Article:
The aim of this paper is to give theoretical and empirical arguments for new forms of communication and structure of organizations within the media and information society. Organizations must legitimate their “licence to operate” through social discourses and stakeholder communication. Possibilities to institutionalize ethics within organizations and possible barriers to such a programme are analysed.
First, some theoretical arguments as to why mediatisation challenges organizations to prove ethical commitment are depicted, using a rights‐based and social contract approach. Second, empirical examples for structural and communicational barriers in Austrian companies show possible practical constraints.
Theoretical findings refer to the usefulness of applying business ethical models (especially rights‐based, and social contract models) to reorganize mediatised organizations. Empirical findings concern the lack of institutionalized ethics management in companies and the corresponding problem of “PR‐style” communication instead of stakeholder discourses.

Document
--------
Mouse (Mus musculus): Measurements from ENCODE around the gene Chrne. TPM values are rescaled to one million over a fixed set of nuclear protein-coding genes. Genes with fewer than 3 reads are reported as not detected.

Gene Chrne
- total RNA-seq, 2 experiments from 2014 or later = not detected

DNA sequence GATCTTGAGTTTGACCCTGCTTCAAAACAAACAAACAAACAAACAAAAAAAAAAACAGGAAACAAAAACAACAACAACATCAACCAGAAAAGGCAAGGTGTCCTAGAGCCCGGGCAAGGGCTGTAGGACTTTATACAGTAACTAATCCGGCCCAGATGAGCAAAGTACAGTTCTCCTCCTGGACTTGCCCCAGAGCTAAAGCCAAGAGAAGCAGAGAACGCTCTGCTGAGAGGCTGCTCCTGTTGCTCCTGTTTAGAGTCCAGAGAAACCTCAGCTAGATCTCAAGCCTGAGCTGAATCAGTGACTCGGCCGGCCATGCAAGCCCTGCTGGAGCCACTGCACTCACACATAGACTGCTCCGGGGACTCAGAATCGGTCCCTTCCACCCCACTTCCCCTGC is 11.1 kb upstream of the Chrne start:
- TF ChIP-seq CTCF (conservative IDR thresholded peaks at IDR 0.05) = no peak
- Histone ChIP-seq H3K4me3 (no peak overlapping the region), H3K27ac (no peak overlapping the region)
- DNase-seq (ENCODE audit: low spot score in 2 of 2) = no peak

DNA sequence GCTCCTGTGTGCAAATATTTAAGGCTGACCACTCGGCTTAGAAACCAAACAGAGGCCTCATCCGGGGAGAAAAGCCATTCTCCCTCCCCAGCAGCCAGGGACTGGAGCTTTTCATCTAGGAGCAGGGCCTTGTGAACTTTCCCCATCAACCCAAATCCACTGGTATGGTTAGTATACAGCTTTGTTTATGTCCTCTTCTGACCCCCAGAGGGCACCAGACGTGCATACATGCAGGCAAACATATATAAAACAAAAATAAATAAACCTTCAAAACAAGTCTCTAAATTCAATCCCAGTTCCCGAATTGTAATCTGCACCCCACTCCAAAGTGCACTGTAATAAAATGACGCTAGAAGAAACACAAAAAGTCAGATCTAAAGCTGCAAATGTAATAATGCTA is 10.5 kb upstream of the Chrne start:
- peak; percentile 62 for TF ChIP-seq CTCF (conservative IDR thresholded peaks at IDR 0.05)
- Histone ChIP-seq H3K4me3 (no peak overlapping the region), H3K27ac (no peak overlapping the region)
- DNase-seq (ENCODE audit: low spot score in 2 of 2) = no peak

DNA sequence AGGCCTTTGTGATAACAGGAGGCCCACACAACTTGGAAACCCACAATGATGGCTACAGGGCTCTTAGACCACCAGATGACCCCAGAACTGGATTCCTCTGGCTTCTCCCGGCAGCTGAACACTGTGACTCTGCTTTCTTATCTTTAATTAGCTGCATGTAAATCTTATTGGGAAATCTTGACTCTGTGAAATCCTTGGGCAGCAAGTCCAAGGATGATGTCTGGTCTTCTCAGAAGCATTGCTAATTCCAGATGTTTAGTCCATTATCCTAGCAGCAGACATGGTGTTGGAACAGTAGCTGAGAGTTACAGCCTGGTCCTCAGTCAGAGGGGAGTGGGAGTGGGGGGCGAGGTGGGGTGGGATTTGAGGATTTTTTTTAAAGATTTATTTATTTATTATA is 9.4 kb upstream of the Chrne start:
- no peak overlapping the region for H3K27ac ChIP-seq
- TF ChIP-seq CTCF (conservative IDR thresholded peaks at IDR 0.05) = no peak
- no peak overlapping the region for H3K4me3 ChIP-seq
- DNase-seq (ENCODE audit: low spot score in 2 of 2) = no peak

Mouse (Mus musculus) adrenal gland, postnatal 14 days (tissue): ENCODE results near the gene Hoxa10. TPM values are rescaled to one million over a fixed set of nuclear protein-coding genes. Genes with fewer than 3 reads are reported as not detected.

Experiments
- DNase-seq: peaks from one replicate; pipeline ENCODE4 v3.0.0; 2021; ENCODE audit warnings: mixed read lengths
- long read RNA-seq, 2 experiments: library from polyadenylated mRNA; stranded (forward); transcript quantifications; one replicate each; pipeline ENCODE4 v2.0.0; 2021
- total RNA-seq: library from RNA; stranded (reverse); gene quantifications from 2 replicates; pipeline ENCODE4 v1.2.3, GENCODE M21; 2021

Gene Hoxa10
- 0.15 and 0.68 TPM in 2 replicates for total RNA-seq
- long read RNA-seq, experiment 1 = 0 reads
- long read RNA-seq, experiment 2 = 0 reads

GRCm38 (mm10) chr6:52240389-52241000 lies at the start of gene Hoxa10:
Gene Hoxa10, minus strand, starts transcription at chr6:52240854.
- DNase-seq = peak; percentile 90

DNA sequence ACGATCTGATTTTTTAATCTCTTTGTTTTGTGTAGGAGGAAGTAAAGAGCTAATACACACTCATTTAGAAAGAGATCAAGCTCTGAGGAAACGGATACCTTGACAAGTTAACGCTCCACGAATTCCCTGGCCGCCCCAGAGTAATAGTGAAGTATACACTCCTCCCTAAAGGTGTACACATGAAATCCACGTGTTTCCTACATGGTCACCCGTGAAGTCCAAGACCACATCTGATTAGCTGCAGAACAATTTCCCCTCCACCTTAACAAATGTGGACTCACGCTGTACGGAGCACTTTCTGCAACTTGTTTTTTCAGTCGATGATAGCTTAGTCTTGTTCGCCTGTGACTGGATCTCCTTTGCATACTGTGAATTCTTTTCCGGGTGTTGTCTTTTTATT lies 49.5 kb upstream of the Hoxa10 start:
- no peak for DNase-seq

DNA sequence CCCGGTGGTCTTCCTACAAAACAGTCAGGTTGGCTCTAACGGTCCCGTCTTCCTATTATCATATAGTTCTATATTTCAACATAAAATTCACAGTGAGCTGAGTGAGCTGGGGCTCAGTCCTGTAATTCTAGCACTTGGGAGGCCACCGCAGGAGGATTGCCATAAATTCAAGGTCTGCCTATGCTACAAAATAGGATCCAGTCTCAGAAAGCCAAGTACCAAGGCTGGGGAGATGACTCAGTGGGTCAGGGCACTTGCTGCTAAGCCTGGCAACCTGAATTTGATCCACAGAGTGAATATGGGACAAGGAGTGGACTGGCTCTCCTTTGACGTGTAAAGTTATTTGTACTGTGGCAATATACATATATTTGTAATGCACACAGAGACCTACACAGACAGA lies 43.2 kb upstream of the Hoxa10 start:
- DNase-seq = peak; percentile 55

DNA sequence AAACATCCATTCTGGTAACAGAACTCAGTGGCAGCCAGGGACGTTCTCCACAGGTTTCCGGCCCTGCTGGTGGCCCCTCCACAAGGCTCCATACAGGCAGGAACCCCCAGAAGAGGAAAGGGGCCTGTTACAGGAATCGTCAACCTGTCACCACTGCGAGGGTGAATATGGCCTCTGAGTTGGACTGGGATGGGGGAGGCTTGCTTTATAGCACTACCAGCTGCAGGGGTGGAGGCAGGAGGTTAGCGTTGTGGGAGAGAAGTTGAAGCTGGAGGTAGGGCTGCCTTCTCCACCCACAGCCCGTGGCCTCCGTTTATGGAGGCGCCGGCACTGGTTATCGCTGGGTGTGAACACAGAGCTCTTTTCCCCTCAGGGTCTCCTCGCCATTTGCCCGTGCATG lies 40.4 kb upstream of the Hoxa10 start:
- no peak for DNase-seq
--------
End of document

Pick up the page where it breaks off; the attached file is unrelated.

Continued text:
The research reported in one section of the paper relies on the qualitative survey of 14 experts in different branches of the Austrian economy. While interviews can give a picture on how respondents understand the relevant research question and construct the respective reality, they are far from providing a representative picture of communicative ethical problems in mediatised organizations.
Practical consequences should be possible, if companies understand the mediatised and communicative nature of their relationship with society and stakeholders and therefore react to that challenge by building up reputation through ethics management.
The paper gives new insights to the important relationship between organizations and the public and shows how, e.g. enterprises can legitimate their business models and secure their long‐term existence. New empirical research concerns cases from Austrian companies.
Litschka, M. and Karmasin, M. (2012), "Ethical implications of the mediatization of organizations", Journal of Information, Communication and Ethics in Society, Vol. 10 No. 4, pp. 222-239. https://doi.org/10.1108/14779961211285863Download as .RIS
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